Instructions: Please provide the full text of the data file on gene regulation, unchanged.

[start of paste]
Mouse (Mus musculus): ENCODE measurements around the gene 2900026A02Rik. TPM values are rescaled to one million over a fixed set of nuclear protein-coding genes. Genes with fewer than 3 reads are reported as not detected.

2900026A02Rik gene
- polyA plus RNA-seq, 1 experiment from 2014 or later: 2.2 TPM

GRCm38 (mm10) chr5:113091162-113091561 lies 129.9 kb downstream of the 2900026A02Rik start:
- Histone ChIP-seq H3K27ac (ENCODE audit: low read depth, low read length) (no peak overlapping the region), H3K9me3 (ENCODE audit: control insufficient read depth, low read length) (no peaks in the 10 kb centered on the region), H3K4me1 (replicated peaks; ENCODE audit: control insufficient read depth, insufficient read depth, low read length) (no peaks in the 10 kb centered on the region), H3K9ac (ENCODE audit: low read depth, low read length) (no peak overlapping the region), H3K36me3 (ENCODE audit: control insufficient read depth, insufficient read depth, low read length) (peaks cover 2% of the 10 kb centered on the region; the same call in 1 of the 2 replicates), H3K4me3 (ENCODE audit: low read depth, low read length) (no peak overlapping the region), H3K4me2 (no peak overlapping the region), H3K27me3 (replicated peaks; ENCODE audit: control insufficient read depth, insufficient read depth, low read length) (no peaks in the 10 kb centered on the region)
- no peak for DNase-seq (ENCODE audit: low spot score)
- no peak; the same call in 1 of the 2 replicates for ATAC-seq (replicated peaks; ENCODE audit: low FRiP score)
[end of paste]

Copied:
Mouse (Mus musculus): ENCODE measurements around the gene 2900026A02Rik. TPM values are rescaled to one million over a fixed set of nuclear protein-coding genes. Genes with fewer than 3 reads are reported as not detected.

2900026A02Rik gene
- polyA plus RNA-seq, 1 experiment from 2014 or later: 2.2 TPM

GRCm38 (mm10) chr5:113091162-113091561 lies 129.9 kb downstream of the 2900026A02Rik start:
- Histone ChIP-seq H3K27ac (ENCODE audit: low read depth, low read length) (no peak overlapping the region), H3K9me3 (ENCODE audit: control insufficient read depth, low read length) (no peaks in the 10 kb centered on the region), H3K4me1 (replicated peaks; ENCODE audit: control insufficient read depth, insufficient read depth, low read length) (no peaks in the 10 kb centered on the region), H3K9ac (ENCODE audit: low read depth, low read length) (no peak overlapping the region), H3K36me3 (ENCODE audit: control insufficient read depth, insufficient read depth, low read length) (peaks cover 2% of the 10 kb centered on the region; the same call in 1 of the 2 replicates), H3K4me3 (ENCODE audit: low read depth, low read length) (no peak overlapping the region), H3K4me2 (no peak overlapping the region), H3K27me3 (replicated peaks; ENCODE audit: control insufficient read depth, insufficient read depth, low read length) (no peaks in the 10 kb centered on the region)
- no peak for DNase-seq (ENCODE audit: low spot score)
- no peak; the same call in 1 of the 2 replicates for ATAC-seq (replicated peaks; ENCODE audit: low FRiP score)